Let’s start with a definition (for readers of yesterday’s post, not usually the best way to start):
To change in appearance or form, especially strangely or grotesquely; transform
For writing students (or maybe only to students of a certain Professor Randy Nelson at Davidson College) a transmogrification is also a writing exercise where you take a piece of writing, maybe a poem or a newspaper clipping or some song lyrics, and rewrite it in a completely different and unexpected form.
What follows is a transmogrification of a certain song (not so topical, but hopefully still recognizable), written in the style of a Tale from the Arabian Nights.
The Tale of the Lovely Lady’s Hump
A Bedouin caravan snaked its way across the vast Arabian Desert beneath a blazing sun. A princess, with all her worldly goods in a large trunk brought behind, sat at the front atop a proud camel accompanied by her father, the Caliph, and his most trusted Wazirs: Dolzi al-Gabani, Fendi al- Nadani and Karan. The three of them were brothers, and each had an affinity for the beautiful princess. But one day a fourth competitor for her affections came across the dunes, solitary and stern.
“What have you got, princess,” the man inquired, “in that trunk?”
“All my worldly possessions, peasant,” she replied coolly. The man, by comparison, carried few things with him aside from the ascetic robes upon his back, for he was a deeply pious Muslim.
“Ah, but the goods of this world, fair princess, are as nothing compared with Allah. They are junk. We Sufi’s practice, as the righteous must, the renunciation of all worldly materials and pleasures. You, our ruler, should be the most righteous of all. So I ask you once more: why have you got all that junk, that junk inside your trunk?”
At this the princess motioned patiently at her three companions, and said:
“I drive these brothers crazy, Dolzi al-Gabani, Fendi al-Nadani and Karan, because of this camel that I ride. One day several years ago it wandered into a cave while I rode, half asleep from the heat. In the cave there was a genii named Drama that bade me dance with him. Genii are very clever, however, and this was a mere trick, for as soon as I complied he laid hands upon the hump of this my camel and told me that he had placed my heart inside. ‘My hump!’ I cried insensibly, for I felt it had become a part of me (my soul, after all, remains inside to this day). ‘What does this mean, oh genii,’ I asked, to which he replied that so long as I live I will be true only to him, and no other man may have my heart, or I will perish”.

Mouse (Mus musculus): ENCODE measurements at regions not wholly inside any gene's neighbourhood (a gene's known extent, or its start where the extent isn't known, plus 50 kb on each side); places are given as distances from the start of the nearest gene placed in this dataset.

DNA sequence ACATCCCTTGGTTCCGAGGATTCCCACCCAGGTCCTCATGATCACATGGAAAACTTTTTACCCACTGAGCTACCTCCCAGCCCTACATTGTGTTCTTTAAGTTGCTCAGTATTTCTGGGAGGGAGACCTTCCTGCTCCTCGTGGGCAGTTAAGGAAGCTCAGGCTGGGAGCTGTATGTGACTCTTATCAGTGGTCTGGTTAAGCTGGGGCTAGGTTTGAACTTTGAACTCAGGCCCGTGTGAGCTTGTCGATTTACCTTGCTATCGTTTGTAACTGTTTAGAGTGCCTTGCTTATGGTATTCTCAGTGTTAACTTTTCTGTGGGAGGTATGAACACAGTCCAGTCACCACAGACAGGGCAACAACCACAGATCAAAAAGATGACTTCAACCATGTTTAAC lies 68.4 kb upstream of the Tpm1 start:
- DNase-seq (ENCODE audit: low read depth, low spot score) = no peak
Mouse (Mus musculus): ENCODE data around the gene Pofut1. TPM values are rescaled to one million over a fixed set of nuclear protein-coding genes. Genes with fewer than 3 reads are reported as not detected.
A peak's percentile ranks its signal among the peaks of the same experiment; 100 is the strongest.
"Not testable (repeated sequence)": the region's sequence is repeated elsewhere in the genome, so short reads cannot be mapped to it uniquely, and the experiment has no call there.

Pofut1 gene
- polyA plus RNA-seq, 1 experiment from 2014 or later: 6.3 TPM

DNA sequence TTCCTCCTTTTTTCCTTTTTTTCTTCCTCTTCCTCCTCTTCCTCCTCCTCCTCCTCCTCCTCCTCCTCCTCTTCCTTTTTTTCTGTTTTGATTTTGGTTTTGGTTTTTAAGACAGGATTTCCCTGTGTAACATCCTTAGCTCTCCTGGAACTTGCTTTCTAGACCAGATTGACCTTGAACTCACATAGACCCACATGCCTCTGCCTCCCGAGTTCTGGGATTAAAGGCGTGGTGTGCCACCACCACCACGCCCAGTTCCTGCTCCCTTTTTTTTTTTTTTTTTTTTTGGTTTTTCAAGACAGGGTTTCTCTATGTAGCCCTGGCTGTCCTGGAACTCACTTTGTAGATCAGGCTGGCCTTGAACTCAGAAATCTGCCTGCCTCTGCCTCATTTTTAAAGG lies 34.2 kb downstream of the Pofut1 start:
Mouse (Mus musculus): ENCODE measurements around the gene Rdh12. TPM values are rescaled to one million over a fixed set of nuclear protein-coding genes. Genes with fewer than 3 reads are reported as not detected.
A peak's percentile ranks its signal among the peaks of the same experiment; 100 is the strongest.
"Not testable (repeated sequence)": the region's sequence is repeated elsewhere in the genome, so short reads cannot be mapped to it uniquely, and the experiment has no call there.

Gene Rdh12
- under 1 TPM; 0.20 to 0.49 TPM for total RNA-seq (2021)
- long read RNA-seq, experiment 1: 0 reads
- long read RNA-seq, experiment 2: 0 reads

At this the ascetic was intrigued and felt for the first time a worldly longing. He did not relish materials, this was true, but the princess was very beautiful and he longed to make her his own. He reached out toward the camel, but his hand was slapped away.
“You may look but you cannot touch it!” Shouted the princess. “If you touch it, it will bring Drama, and you do not want to face Drama.”
“No, no. No Drama,” said the ascetic thoughtfully. And so they rode on for a while, as the sun sank, and the horizon and the dunes faded from yellow to blue. But as night came the ascetic had lost all power to resist; he was love drunk for the hump that held the princess’ heart. So when she had fallen asleep, and the Caliph and Wazirs slept as well, he crept slowly to the camel’s side where it crouched in the sand. He reached out slowly toward the hump, but before he laid a hand on it, he was seized and pulled back by a giant creature with fierce eyes and savage strength. It was the genii, Drama.
“I will make you scream!” he called. “My lovely lady’s hump? How dare you think to supplant one such as I?” And the genii buried the ascetic there in the sand, and he died for his transgression.
This is the tale of the lovely lady’s hump, but for an even more wondrous tale, let me tell you
The Tale of Elephunk
So there you have it — now it’s your turn. Or if you have an idea for another transmogrification, let me know, and I might just write it up for next week!